Even though Armistice or should I say Veterans Day comes only once a year, we should all remember more often the sacrifices made by so many of our men and women to preserve freedom. I thank all our Veterans for what they have done on our behalf.

Thursday, November 5, 2009

Bill Dennehy Hall of Fame Inductee

The induction of William J. Dennehy into the E. H. Athletic Hall of Fame today, November 6th is a well deserved honor! Friends since childhood when we played on the same little league team - The Cards - and Bill and I graduated in the Class of 1966 from EHHS. His mom Peg and dad, Martin “Bub” Daly were great inspirations to him.

Bill’s credentials and athletic skill as an EH athlete are well documented. He is one of thre 12 varsity letter recipients in EHHS history. Richard Wall EHHS 1948 and Paul Peszynski EHHS 1956 are the others I'm aware of and are Past Inductees into the Athletic Hall of Fame. That feat alone is sufficient support for his induction, but I would like to comment on other aspects of the man. In my mind, the most important characteristic that defines Bill is “sportsman.”
He exemplified the Greek ideal of an athlete in competition – using one’s skills and ability in pursuit of excellence without doing personal harm or injury to his fellow competitor. On and off the field he is and was a gentleman. A fierce competitor, Bill achieved success not at the expense of others, but through his own skill, determination and hard work as a team player.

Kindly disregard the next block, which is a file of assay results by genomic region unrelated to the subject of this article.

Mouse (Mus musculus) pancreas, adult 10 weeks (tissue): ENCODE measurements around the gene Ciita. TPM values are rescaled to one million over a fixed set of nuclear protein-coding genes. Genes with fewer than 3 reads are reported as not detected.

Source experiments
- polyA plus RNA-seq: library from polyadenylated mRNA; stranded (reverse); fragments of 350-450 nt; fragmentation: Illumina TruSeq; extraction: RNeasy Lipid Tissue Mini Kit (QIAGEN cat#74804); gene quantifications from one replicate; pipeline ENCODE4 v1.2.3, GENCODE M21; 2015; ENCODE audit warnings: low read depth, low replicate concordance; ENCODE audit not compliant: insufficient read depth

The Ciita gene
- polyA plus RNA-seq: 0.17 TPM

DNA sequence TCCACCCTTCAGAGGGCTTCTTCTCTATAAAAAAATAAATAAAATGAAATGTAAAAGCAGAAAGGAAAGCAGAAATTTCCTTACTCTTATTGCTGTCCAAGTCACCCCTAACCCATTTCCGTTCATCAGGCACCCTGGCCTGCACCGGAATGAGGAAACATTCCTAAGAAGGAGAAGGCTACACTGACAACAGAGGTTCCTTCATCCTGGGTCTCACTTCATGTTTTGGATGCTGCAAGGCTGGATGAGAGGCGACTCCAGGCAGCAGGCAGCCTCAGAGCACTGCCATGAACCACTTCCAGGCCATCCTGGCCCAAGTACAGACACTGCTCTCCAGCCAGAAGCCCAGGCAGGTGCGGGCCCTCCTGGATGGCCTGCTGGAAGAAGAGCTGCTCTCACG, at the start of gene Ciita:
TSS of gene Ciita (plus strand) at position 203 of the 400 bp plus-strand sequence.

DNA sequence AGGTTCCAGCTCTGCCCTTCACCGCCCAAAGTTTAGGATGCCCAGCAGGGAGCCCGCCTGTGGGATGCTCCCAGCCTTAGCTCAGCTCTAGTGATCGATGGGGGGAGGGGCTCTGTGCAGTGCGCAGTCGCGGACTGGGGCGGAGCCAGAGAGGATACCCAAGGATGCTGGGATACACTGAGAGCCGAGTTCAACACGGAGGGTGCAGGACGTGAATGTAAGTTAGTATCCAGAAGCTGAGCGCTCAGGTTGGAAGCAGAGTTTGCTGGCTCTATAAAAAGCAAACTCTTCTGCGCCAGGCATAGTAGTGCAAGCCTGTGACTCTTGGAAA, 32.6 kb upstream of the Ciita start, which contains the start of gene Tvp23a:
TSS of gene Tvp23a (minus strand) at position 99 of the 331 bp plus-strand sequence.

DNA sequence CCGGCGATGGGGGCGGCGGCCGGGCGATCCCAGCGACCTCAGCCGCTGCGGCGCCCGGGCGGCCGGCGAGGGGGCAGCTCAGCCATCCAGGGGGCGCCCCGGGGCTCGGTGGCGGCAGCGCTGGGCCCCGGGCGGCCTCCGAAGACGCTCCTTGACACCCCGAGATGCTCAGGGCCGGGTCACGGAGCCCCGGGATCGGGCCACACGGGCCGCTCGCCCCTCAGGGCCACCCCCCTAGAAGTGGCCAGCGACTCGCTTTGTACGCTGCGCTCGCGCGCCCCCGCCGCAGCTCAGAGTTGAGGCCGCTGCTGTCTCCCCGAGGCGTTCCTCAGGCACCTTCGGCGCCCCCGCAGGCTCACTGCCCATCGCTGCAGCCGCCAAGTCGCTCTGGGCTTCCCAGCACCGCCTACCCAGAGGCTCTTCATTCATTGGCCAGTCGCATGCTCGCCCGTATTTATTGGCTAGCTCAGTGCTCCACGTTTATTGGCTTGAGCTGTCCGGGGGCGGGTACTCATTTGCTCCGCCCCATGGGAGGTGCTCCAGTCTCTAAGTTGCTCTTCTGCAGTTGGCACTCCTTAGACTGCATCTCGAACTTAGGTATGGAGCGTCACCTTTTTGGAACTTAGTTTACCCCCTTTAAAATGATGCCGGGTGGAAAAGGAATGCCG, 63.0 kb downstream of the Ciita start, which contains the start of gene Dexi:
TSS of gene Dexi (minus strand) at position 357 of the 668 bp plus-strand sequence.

In a sports world riddled with bad conduct and all too often drug induced enhancement, it is refreshing to have someone of Bill Dennehy’s character being honored.
If my recollection is correct, Bill only fouled out of one basketball game in his 4-years at EHHS. One might ask how he could have been a contributing part or factor of the game. That assumption would be absolutely untrue. The paradox really explains the man. He is a sportsman whose accomplishments resulted from fair play, fierce competition and a never say die attitude. His conduct and these attributes are a world apart from dirty play and poor character.
I applaud the EHAHF. Its action serves as an inspiration to our future athletes as an example to emulate.

Monday, November 2, 2009

Can Drive for Food Bank

During WW II, our citizens were called upon to make many sacrifices and contributions for the war effort. It’s hard to believe, but our small town, 13,000 people now but fewer than 4,500 in the 1940s, sent about 480 men and women to serve in our military. On the home front, nearly every city and town had scrap drives – organized to collect metal and materials that could be recycled to support our troops and the war effort.

Today, we face a different call to arms. These turbulent economic times have stretched to the limits many families and fellow citizens. Many of our neighbors, their children, our elderly or those unable to find employment, are in real and constant need. I’m asking you, as so many did during WW II, to pick up the challenge and contribute to a very worthy cause – our local Food Bank.

Please join my colleagues and me at Prudential Connecticut Realty to contribute canned good or other items that may keep a child or neighbor or friend from going to bed hungry. In a country where we have been so blessed there are still those in need.

I’m asking you to reach out with your heart. Contributions can be dropped off between 8:30 am and 5:00 pm week days or between 10:00 am and 2:00 pm weekends at the Prudential office at 42 East High St.
The current needs at the Food Bank are:

Peanut Butter
Laundry detergent
Canned meats
Canned meals (i.e. stew, ravioli)
Spaghetti sauce
Canned fruit
Fruit juices
Wouldn't it be fitting?

Tom Brokaw called the men and women of the WW II era the “greatest generation.” Wouldn’t it be a fitting tribute 60 years from now for someone to characterize us as the most humane generation?